Know God’s Word. Each time Jesus responds to Satan with “It is written.” Jesus takes the Scriptures as the authoritative Word of God. In response to the first temptation, Jesus quotes from Deuteronomy 8:3. God did provide for the hunger of his people by giving them manna, but you need more than bread to eat. You need to live by the Word of God. To the second, he quotes Deuteronomy 6:16, with its command not to put God to the test. And to the third, with its enticing call to worship Satan, he quotes Deuteronomy 6:13, with its call to serve and worship the true God alone. Bit Jesus doesn’t just quote verses out of context. He understnads God’s revelation of himself as the One God and the call to live in covenantal faithfulness with him. That is what Jesus is doing. “Jesus Christ, however, knew the word and, by obeying it, established himself as God’s true last Adam and true Israel. Recall, in Matt. 4:1–11, when the devil sought to tempt Jesus. With each temptation Jesus responded to Satan by quoting from the OT, from passages in Deuteronomy where Moses rebuked Israel for failing in its task. In contrast to Adam and Eve, Jesus overcame the temptations by knowing and trusting in God’s word.” (G. K. Beale, A New Testament Biblical Theology, p. 222).

How is temptation overcome? Jesus overcame Satan in your place. If you don’t tead Matthew 4:1–11 as a handbook of dealing with temptation, how is temptation overcome? Start by recognizing that you are not smart enough or powerful enough in yourself to resist. While Satan is not all-powerful, he is an exceedingly dangerous enemy—more than you can handle. But the good news of this passage is that what you cannot do, Jesus has done for you. We use the word vicarious to describe the atonement. Jesus died and rose in your place. But his temptation in the wilderness is no less vicarious. He was tempted for you, in your place. And where Adam failed, where Israel came short, he triumphed. While the temptation certainly is Satan trying to waylay Jesus and turn him from the path of obedience, it is also the Seed of the Woman beginning to place his heel on the head of the serpent. Satan is being defeated! “In the wilderness temptation, we may say that it was actually Jesus who confronted Satan, rather than the other way around. From the devil’s perspective, he wanted to prevent Christ from depending upon the Holy Spirit, and thus cause him to fail to maintain an attitude of service in his state of humiliation. Jesus’ desire for his messianic glory to be revealed – Jesus as the Son of God – could only be attained through suffering. (Mark Jones, Knowing Christ, p. 111).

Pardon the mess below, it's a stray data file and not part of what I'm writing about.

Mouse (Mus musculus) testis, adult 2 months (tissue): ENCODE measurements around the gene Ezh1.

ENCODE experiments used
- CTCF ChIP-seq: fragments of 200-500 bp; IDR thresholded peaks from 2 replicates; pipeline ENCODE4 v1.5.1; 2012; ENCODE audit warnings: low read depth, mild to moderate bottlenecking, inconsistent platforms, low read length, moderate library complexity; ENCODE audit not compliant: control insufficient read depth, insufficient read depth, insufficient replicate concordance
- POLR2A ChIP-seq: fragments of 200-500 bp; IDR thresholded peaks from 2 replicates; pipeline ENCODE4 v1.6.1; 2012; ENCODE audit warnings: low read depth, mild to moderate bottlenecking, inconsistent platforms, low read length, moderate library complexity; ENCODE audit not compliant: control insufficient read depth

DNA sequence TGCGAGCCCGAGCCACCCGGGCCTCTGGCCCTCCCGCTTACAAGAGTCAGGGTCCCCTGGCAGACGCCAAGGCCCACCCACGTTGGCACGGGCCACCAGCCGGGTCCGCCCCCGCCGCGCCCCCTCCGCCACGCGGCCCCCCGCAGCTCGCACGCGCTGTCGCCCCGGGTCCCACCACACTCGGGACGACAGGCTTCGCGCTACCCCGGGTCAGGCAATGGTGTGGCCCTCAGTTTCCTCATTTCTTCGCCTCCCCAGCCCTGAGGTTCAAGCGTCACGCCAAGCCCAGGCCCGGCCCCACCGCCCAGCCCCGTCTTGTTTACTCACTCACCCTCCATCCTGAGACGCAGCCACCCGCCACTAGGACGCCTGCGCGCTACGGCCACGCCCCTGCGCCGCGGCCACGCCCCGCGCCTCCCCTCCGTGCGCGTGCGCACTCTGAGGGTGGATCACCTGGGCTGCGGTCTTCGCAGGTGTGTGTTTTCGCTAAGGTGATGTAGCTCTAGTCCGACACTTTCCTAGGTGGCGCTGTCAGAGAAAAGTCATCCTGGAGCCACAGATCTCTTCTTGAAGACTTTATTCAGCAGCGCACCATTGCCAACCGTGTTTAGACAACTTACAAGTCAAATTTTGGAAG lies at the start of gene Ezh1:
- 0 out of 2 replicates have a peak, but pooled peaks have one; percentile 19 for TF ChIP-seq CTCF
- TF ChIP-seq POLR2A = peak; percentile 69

Entrust yourself to your faithful God. Because of what Jesus did for you, you can resist Satan. 1 Peter 5 describes Satan as a roaring lion, trying to devour you. But you can resist him because Christ has already conquered. Matthew 4 is a foretaste of Matthew 27 and 28. Understand the power and danger of the great red dragon of Revelation 12. But know that the Son born to the glorious woman is the one who rules the nations with a rod of iron. He defeats all his and our enemies. He rides on the white horse, and ultimately casts the dragon into the lake of fire.

Why did the Spirit lead Jesus into the wilderness to be tempted? So that he could overcome and defeat that freat enemy, and so that you can be rescued from the grasp of the evil one. Trust your victorious Lord!

About jwm

I serve as pastor of Trinity Presbyterian Church, Newberg, Oregon.
This entry was posted in Reflections. Bookmark the permalink.

Comments are closed.